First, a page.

RADinitio is a pipeline for the assessment of RADseq experiments via prospective and retrospective data simulation. Sequencing data is generated de novo from a population of individuals via a coalescent simulation under a user-defined demographic model using msprime. The genetic variants in each sample are simulated in a genomic context that can impact downstream generation of RAD loci and sequencing reads. The per-individual sequences are then treated to an in silico RADseq library preparation. The components of the library are defined by the user, allowing for the exploration of parameters including restriction enzyme selection, insert size, sequencing coverage, and PCR duplicate distribution (generated using the decoratio software). RADinitio simulations can also be applied retrospectively by comparing and modelling sources of error in empirical datasets. The purpose of RADinitio is for researchers to fully explore possible variables in their data generation process to ensure that their protocol selection and library preparation is performed optimally, within the limitations of technical and experimental error.

Download RADinitio
version 1.2.1

Recent Changes [updated June 26, 2023]

RADinitio Manual

What do I need to run RADinitio?

  1. Reference genome FASTA file
    • RADinitio simulates and extracts reads from the sequences in this file. It can be both compressed or uncompressed. The file used does not need to contain a chromosome-level genome assembly. RADinitio can still be run over scaffold-level sequences.
    • If no reference genome is available for the species of interest, user can run RADinitio using the genome of a closely related species to model the number and distribution of expected RAD loci.

What does RADinitio do?

RADinitio simulates different stages of the RADseq library preparation and sequencing process, starting from the sampling of a study population. From the sequences of a reference genome file, RADinitio will:

  1. Generate and process genetic variants from a simulated study population.
    • These variants are generated using the coalescent simulator msprime (Kelleher, et al. 2016; Baumdicker et al. 2022). Users can specify the demographic parameters of this model, including the number of populations and sampled individuals, and the size and migration between these populations.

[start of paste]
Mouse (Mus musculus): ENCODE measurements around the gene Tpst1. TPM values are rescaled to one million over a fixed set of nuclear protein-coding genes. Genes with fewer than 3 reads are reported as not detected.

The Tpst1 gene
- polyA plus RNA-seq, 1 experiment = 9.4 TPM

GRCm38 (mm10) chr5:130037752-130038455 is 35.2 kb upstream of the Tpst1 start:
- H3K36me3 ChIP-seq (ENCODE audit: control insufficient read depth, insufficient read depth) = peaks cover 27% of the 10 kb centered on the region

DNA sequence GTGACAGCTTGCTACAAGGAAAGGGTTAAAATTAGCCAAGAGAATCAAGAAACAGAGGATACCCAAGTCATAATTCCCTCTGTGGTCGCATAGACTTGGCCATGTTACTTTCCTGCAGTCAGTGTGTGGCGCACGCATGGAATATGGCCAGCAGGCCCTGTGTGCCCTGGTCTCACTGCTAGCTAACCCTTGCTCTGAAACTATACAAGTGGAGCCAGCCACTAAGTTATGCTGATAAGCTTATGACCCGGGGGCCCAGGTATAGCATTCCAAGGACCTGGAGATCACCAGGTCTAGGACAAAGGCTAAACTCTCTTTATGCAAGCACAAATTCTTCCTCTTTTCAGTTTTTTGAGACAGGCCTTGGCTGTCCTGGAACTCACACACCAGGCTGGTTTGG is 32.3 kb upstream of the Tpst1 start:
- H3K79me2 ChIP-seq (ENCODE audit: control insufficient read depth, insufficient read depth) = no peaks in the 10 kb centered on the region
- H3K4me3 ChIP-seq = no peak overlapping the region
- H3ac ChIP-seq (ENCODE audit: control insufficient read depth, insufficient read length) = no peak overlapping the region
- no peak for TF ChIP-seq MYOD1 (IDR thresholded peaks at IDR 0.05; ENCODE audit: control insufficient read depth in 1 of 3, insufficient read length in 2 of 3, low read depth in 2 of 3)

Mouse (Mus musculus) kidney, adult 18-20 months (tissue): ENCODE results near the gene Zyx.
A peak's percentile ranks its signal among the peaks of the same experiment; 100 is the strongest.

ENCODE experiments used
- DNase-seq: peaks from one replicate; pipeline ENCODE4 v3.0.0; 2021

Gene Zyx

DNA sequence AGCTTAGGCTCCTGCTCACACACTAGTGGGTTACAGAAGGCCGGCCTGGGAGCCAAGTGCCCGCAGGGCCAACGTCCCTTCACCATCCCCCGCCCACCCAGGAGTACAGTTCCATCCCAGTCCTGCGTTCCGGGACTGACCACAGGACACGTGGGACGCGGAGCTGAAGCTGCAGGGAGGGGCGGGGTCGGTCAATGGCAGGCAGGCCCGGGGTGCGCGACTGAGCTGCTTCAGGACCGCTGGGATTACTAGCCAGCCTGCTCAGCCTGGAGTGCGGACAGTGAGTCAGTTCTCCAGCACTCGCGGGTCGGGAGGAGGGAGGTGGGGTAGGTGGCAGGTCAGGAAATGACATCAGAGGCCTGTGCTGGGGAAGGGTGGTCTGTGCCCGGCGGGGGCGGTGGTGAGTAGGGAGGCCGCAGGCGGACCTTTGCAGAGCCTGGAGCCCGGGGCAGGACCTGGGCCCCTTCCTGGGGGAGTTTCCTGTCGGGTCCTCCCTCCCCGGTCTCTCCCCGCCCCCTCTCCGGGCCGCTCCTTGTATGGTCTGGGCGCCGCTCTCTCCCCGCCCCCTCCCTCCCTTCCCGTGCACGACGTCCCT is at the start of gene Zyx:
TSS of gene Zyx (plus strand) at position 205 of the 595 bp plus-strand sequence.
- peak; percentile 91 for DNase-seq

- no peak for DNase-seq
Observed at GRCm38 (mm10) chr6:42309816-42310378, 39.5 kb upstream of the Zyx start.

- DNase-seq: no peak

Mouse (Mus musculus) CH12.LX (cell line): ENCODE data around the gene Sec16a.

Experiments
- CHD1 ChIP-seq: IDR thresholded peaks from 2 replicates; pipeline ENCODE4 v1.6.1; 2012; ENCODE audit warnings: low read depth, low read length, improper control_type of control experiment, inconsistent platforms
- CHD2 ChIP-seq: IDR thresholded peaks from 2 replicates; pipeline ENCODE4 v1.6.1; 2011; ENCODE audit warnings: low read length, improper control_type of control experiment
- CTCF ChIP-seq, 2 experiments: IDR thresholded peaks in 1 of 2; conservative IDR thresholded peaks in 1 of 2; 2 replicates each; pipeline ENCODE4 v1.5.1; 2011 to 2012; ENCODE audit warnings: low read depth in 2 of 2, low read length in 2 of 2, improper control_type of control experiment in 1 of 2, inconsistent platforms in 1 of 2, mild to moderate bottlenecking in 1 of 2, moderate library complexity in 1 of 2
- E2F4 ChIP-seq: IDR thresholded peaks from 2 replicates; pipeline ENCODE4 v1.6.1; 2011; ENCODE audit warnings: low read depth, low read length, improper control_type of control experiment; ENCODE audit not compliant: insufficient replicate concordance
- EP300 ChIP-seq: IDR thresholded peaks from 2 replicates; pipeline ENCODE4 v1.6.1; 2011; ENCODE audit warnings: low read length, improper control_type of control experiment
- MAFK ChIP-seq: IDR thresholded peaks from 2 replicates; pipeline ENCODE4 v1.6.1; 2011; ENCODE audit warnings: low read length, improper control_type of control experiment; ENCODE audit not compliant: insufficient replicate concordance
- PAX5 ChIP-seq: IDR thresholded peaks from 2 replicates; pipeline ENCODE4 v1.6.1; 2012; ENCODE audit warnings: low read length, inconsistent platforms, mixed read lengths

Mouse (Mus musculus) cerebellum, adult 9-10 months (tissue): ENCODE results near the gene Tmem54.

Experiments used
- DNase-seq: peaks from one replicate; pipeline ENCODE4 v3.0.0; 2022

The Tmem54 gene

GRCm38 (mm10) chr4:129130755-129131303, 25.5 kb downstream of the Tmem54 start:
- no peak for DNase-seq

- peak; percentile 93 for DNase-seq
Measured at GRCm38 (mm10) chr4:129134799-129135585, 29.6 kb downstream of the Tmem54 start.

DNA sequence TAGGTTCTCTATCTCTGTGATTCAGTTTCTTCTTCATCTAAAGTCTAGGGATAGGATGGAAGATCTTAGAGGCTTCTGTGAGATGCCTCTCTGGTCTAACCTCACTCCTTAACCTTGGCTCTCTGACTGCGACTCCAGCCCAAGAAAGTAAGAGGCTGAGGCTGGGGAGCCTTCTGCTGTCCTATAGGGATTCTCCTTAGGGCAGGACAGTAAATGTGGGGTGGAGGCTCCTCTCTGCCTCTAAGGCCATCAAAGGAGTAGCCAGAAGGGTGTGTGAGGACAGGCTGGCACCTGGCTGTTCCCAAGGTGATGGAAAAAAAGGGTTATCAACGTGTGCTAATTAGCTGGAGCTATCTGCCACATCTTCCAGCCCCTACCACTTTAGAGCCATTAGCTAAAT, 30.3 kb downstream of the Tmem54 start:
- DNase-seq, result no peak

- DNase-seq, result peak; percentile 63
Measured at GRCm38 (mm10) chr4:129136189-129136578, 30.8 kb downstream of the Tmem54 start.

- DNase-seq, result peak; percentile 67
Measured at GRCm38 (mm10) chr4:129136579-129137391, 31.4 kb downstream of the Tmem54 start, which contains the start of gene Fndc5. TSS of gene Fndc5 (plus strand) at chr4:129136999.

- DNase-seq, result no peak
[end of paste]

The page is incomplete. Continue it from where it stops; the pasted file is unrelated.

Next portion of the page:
2. Extract RAD alleles for each sample.
    • The simulated genomes are in silico digested with either single- or double-digest RAD protocols, generating a series of RAD loci across the genome. For each sample we extract the sequences belonging to each locus adding the simulated individual-specific variants.
  3. Simulate library enrichment and sequencing.
    • For each individual, we sample the pool of alleles to generate paired-end sequences of each allele at a desired sequencing coverage. In addition, the pool of alleles can be amplified using an in silico PCR model (Rochette et al. 2023) to generate duplicate reads.

The final output of the RADinitio pipeline are paired-end RADseq reads for each from the population of simulated individuals.


RADinitio is implemented in Python3 and is released under the GNU GPL license.

Citing RADinitio

If you use RADinitio on your work, please cite our Mol Ecol Resour manuscript:

Rivera-Colón AG, Rochette NC, Catchen JM. (2021) Simulation with RADinitio improves RADseq experimental design and sheds light on sources of missing data. Mol Ecol Resour 21: 363-378. DOI: 10.1111/1755-0998.13163


RADinitio was developed by Angel G. Rivera-Colón <arcolon14@gmail.com>, with constributions from Nicolas Rochette <nic.rochette@gmail.com> and and Julian Catchen <jcatchen@illinois.edu>.